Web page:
Hello there and welcome to the BMW Car Club of America.

If you are a BMW CCA member, please log in and introduce yourself in our Member Introductions section.

Z4 ineligibility for BMW Driving school

Discussion in 'E89 Z4 (2009-present)' started by here2gear, Sep 10, 2015.

    • Member

    here2gear

    Post Count: 1
    Likes Received:0
    I was deeply saddened to find out that the car that I purchased to improve my track skills is not allowed in these schools because it is unsafe. This has caused me to no longer use my Z4 because it is not considered safe by BMW.

    If others are concerned about this please let BMW Car Club US know as I have done.
    • Member

    MGarrison

    Post Count: 3,638
    Likes Received:217
    One consideration is that I think it's not just a matter of a national-level club rule or policy, but that the company that insures the club's track schools won't insure the event for the club if convertibles, in stock form, are allowed. None of that means that BMW, as a company, thinks there is anything unsafe about their convertibles. It is a given that convertibles obviously do not offer the same degree of occupant protection in the case of a rollover or any scenario with the car being upside down single or multiple times compared to a vehicle with a roof. I'm hardly up on the specifics of BMW convertible built-in rollover protection, but I recall BMW having some sort of fast-deploying bars or some-such that will extend to provide extra height clearance to hopefully lessen the chance of properly belted/secured occupants from suffering injury in a rollover scenario. One thing's almost for sure - if you have the choice of ending up upside down in a Z4 vs, say, something like a 60's-era Cadillac convertible, it's quite likely you're better off in the BMW - the caddy, you're a human pancake.

    You would have to check and confirm, but I believe convertibles with specified rollover protection may be allowed, but the issue is the required protection means modifying the car by installing an aftermarket rollbar & 5 or 6-pt. race harnesses, and the required rollbar height to provide an acceptable level of protection means you have a bar that in no way can fit under the stock folding top. Obviously that adds some level of inconvenience to using the car - no ability to close the top for rain protection or driving to/from the event, or elsewhere. There are those that do opt for such inconvenience, and typically, are trailering their vehicle to/from track events. But, to comply with club insurance regulations, and to provide adequate rollover protection for you and the volunteer instructor riding shotgun & coaching you for the entire weekend, that's what it takes, generally speaking, for a 'vert to be allowed to run at BMWCCA-run high-speed track events. You could always auto-x your car as-is (auto-x organizers typically do not restrict convertibles due to the lower speeds, although again that doesn't absolutely preclude the possibility of a rollover), but compared to what you learn and the amount of track time you get at driver's schools, there's more to be learned and achieved at a driver's school, at least in my opinion, for furthering one's driving skillset.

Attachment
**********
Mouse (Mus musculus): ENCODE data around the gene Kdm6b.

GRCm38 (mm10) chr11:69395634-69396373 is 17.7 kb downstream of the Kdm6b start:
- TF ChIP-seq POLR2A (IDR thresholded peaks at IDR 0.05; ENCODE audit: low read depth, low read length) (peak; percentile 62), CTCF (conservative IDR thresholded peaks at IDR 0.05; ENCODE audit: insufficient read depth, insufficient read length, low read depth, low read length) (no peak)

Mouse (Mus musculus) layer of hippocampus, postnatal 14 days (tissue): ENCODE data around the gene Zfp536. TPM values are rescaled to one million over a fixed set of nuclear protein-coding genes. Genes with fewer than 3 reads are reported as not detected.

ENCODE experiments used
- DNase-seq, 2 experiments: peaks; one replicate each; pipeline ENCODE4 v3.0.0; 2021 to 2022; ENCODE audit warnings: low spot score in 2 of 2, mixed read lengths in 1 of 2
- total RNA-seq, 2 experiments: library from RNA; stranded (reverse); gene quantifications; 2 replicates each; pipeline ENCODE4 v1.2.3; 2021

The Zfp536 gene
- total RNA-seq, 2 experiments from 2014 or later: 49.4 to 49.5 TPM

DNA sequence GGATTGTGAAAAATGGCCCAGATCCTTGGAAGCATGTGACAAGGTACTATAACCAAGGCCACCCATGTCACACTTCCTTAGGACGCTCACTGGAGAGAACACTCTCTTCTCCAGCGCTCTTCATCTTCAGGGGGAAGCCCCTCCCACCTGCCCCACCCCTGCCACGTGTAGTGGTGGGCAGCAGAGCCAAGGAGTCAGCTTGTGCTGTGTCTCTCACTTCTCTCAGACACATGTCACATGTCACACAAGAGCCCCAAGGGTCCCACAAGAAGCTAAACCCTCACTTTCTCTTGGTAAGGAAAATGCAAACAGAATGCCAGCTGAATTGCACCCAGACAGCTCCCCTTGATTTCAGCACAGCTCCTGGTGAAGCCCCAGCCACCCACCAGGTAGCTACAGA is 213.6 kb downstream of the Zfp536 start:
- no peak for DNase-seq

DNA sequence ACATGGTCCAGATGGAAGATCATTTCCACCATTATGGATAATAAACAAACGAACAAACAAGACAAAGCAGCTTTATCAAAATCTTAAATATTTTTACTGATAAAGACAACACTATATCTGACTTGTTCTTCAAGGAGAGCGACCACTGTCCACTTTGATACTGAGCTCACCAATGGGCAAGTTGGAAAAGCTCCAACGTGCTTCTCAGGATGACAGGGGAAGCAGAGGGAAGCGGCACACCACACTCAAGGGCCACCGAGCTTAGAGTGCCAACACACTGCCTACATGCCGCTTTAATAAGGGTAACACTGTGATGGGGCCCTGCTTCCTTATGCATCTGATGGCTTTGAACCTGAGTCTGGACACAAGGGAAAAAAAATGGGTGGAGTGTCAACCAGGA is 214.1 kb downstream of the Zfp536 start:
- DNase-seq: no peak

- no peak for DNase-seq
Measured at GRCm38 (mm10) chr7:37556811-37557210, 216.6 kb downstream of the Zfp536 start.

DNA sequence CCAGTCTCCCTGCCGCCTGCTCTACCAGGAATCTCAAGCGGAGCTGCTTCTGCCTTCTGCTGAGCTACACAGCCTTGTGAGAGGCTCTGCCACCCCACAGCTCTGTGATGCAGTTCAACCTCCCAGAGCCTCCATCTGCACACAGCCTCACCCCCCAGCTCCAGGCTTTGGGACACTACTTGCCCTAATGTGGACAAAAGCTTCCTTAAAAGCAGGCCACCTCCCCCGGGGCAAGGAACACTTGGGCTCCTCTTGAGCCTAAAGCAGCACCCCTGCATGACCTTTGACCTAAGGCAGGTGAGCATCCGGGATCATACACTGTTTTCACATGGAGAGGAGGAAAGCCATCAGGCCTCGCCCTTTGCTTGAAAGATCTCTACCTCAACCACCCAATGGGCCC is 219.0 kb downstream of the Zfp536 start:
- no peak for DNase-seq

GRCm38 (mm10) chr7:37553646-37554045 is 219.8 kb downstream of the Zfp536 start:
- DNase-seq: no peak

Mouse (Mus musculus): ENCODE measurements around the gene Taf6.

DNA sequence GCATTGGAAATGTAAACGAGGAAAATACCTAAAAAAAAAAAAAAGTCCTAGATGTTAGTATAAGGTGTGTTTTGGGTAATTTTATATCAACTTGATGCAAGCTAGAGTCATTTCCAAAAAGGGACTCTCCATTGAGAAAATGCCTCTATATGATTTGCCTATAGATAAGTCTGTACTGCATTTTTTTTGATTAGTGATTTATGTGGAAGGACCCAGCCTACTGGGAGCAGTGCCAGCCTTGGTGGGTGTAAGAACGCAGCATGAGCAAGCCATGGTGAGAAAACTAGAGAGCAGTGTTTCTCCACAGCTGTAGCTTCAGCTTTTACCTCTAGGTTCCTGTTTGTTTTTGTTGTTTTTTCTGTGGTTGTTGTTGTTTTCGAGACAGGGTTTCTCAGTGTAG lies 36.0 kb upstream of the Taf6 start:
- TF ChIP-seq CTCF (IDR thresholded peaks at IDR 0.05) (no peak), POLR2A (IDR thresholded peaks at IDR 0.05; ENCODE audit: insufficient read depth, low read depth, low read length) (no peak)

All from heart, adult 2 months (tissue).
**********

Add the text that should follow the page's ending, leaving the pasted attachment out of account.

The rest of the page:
I understand your frustration, it is indeed disappointing to get a car with the thought of track events in mind only to discover after-the-fact it's not allowed. If your attachment to, or reason for choosing the Z4, exceeds the the practical consideration that stock convertibles aren't allowed at 'CCA driving schools, that presents a dilemma - if you really want a car primarily intended for track usage, the logical choice would be to sell the Z4 for something with a roof, perhaps a Z4 M coupe, if you have a yen for the Z4's looks (and aren't so tall that you can't fit into a Z4 coupe with a helmet on). If you have bought a Z4 new, taking a depreciation hit for something else so quickly obviously might be completely impractical - then I'd say enjoy the Z4, and mull over other possibilities for getting to some track events. There may be other clubs or organizations that do allow convertibles in stock form - they (organizationally) & any volunteer instructors, would presumably be a lot more risk-tolerant vs. the 'CCA's insurance company, never mind most of the club's track event organizers & volunteer instructors. Sorry you're feeling to be in a bit of a pickle, hope you do get to the track someday, in something!
    steven s likes this.

    zyalater guest

    Post Count: 1
    Likes Received:0
    Ran into this at SCCA events. It is not just BMWs. They will accept coverts now,I believe, Also e89s actually do have a metal top as well as the substantial roll bars plus a very strong windshield frame which is attached deep in the frame for that purpose, The car is as safe as any convertible can be. I decided that the car is too nice to track anyhow.
    • Member

    Reconis

    Post Count: 6
    Likes Received:1
    It isn't really unsafe. It is just that the 3 series owners (they make up the vast majority of club members) got tired of getting handed their ar#ses on the track and finally found a way to get back on top.

    I now attend race events that allow convertibles. One less driver at BMW events :(
    • Member

    couchflyer

    Post Count: 2
    Likes Received:0
    Yes, it is due to insurance companies and lawyers, once again they interfere with our lives.
    If a car has a factor roll bar it is allowed at all track days I have researched, except BMW events.

Share This Page